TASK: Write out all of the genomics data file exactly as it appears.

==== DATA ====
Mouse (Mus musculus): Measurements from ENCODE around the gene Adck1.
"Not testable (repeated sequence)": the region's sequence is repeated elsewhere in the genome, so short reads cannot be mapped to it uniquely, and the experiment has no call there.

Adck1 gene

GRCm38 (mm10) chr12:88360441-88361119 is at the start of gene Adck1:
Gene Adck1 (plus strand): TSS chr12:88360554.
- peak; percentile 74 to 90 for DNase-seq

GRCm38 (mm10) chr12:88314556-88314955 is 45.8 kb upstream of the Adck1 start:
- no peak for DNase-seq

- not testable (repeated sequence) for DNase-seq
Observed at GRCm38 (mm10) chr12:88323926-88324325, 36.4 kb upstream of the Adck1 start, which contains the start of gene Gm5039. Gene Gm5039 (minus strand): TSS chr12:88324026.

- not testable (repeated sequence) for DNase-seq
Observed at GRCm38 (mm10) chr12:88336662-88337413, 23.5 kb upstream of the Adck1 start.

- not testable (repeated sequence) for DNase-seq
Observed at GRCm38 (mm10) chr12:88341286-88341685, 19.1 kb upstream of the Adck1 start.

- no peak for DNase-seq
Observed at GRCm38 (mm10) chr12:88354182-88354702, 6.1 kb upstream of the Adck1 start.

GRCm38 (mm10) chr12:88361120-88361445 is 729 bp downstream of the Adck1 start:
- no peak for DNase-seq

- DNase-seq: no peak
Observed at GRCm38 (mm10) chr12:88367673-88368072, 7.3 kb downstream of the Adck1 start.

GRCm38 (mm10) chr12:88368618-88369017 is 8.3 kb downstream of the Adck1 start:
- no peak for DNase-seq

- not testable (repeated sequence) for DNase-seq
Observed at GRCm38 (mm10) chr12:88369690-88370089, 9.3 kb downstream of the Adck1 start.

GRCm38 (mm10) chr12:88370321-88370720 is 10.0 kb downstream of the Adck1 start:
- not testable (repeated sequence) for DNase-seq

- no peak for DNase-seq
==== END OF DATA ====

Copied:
Mouse (Mus musculus): Measurements from ENCODE around the gene Adck1.
"Not testable (repeated sequence)": the region's sequence is repeated elsewhere in the genome, so short reads cannot be mapped to it uniquely, and the experiment has no call there.

Adck1 gene

GRCm38 (mm10) chr12:88360441-88361119 is at the start of gene Adck1:
Gene Adck1 (plus strand): TSS chr12:88360554.
- peak; percentile 74 to 90 for DNase-seq

GRCm38 (mm10) chr12:88314556-88314955 is 45.8 kb upstream of the Adck1 start:
- no peak for DNase-seq

- not testable (repeated sequence) for DNase-seq
Observed at GRCm38 (mm10) chr12:88323926-88324325, 36.4 kb upstream of the Adck1 start, which contains the start of gene Gm5039. Gene Gm5039 (minus strand): TSS chr12:88324026.

- not testable (repeated sequence) for DNase-seq
Observed at GRCm38 (mm10) chr12:88336662-88337413, 23.5 kb upstream of the Adck1 start.

- not testable (repeated sequence) for DNase-seq
Observed at GRCm38 (mm10) chr12:88341286-88341685, 19.1 kb upstream of the Adck1 start.

- no peak for DNase-seq
Observed at GRCm38 (mm10) chr12:88354182-88354702, 6.1 kb upstream of the Adck1 start.

GRCm38 (mm10) chr12:88361120-88361445 is 729 bp downstream of the Adck1 start:
- no peak for DNase-seq

- DNase-seq: no peak
Observed at GRCm38 (mm10) chr12:88367673-88368072, 7.3 kb downstream of the Adck1 start.

GRCm38 (mm10) chr12:88368618-88369017 is 8.3 kb downstream of the Adck1 start:
- no peak for DNase-seq

- not testable (repeated sequence) for DNase-seq
Observed at GRCm38 (mm10) chr12:88369690-88370089, 9.3 kb downstream of the Adck1 start.

GRCm38 (mm10) chr12:88370321-88370720 is 10.0 kb downstream of the Adck1 start:
- not testable (repeated sequence) for DNase-seq

- no peak for DNase-seq